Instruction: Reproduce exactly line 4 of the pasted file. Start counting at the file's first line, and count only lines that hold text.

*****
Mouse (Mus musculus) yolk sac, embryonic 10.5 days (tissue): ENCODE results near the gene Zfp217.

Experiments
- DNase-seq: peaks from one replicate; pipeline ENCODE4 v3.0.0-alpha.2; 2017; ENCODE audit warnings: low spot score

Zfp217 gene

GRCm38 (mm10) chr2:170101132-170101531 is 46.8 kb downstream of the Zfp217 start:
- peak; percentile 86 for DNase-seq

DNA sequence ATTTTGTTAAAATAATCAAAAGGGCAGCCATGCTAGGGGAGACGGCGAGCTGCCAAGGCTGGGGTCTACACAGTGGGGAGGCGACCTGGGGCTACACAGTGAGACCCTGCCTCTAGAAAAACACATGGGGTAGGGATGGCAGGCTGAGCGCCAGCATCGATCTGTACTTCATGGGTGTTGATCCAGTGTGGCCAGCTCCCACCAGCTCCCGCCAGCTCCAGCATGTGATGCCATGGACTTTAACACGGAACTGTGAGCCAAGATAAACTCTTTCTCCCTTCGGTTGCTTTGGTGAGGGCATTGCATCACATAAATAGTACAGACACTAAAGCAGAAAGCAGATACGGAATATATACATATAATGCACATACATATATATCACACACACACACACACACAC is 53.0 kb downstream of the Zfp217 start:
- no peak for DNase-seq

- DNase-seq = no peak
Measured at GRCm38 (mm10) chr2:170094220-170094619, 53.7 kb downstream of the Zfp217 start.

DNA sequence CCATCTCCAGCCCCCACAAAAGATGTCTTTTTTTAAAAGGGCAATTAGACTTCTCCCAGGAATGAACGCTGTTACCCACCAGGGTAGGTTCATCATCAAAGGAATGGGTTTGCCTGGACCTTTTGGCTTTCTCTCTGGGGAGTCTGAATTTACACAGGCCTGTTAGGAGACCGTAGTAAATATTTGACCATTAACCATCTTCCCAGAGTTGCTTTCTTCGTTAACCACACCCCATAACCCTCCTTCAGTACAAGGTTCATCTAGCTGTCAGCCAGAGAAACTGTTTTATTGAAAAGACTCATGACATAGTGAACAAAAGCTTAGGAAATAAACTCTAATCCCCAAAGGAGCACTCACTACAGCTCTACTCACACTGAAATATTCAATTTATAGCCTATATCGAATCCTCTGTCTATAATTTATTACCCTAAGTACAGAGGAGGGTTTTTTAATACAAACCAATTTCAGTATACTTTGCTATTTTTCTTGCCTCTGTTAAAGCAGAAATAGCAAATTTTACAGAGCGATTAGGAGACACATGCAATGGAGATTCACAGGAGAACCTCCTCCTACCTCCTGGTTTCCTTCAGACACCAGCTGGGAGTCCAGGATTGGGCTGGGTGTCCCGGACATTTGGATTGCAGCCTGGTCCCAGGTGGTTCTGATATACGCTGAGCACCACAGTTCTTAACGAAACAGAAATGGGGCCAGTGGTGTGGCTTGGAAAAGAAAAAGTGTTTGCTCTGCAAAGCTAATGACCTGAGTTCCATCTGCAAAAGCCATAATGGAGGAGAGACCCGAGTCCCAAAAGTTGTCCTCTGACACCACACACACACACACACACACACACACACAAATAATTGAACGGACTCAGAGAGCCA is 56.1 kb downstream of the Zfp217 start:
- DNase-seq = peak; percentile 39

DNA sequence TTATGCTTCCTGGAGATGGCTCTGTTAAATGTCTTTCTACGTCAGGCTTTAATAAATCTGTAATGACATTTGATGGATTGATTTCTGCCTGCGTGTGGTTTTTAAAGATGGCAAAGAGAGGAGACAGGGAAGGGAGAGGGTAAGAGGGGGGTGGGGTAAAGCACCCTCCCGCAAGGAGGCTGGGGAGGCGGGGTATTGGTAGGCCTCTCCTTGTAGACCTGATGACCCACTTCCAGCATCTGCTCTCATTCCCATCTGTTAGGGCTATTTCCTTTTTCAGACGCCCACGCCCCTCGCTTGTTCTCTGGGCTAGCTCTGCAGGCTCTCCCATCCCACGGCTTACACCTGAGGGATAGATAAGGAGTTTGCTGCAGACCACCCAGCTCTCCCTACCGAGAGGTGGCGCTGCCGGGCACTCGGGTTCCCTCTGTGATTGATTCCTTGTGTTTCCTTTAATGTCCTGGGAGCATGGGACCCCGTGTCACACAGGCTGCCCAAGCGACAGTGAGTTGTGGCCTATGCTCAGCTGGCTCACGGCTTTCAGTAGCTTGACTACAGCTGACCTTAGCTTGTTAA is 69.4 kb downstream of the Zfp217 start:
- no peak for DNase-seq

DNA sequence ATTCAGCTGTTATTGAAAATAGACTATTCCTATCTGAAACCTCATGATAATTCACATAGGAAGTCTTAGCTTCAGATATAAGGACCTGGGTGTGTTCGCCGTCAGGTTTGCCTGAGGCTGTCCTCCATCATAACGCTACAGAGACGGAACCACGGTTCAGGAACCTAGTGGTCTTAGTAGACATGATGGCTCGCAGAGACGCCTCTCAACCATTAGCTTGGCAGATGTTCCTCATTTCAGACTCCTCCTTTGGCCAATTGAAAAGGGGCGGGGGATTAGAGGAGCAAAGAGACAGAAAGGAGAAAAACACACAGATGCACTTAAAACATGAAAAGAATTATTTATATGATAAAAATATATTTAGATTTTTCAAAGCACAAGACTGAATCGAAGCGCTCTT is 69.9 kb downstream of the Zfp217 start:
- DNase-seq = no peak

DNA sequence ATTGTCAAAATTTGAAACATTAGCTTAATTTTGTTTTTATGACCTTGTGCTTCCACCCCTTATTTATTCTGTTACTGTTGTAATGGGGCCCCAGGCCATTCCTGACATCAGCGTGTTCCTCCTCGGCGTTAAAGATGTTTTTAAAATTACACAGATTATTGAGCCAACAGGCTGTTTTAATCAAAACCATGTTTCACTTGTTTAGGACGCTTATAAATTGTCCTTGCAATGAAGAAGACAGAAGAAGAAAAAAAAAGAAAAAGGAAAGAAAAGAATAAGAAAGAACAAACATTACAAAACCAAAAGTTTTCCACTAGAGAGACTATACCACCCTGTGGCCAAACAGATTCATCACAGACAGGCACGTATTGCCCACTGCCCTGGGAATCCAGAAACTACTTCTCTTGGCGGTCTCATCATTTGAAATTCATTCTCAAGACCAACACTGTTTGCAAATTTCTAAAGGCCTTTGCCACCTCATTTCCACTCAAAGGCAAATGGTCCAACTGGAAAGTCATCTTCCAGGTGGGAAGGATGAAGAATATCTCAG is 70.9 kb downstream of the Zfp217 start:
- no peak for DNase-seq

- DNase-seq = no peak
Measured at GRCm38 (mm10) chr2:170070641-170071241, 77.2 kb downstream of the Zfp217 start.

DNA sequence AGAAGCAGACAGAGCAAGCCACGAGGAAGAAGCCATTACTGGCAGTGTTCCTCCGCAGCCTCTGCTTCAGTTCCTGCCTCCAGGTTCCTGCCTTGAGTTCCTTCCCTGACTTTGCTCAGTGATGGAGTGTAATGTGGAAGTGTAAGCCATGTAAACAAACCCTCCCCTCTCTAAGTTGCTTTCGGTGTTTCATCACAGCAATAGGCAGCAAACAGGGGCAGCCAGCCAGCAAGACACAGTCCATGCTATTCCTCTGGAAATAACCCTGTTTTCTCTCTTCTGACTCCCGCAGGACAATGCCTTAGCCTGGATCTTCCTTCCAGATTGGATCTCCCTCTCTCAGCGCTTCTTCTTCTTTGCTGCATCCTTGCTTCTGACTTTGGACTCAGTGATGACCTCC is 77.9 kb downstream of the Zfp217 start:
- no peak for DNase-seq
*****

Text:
Zfp217 gene